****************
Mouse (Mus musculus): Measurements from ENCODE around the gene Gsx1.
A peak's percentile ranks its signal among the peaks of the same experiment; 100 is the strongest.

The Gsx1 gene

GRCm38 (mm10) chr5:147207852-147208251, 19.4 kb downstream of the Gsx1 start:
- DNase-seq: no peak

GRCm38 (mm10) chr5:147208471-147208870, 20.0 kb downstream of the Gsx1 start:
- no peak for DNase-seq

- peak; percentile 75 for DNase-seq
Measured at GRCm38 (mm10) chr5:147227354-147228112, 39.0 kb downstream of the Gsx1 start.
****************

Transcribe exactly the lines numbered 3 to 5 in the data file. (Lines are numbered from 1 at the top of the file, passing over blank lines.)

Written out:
The Gsx1 gene

GRCm38 (mm10) chr5:147207852-147208251, 19.4 kb downstream of the Gsx1 start:
- DNase-seq: no peak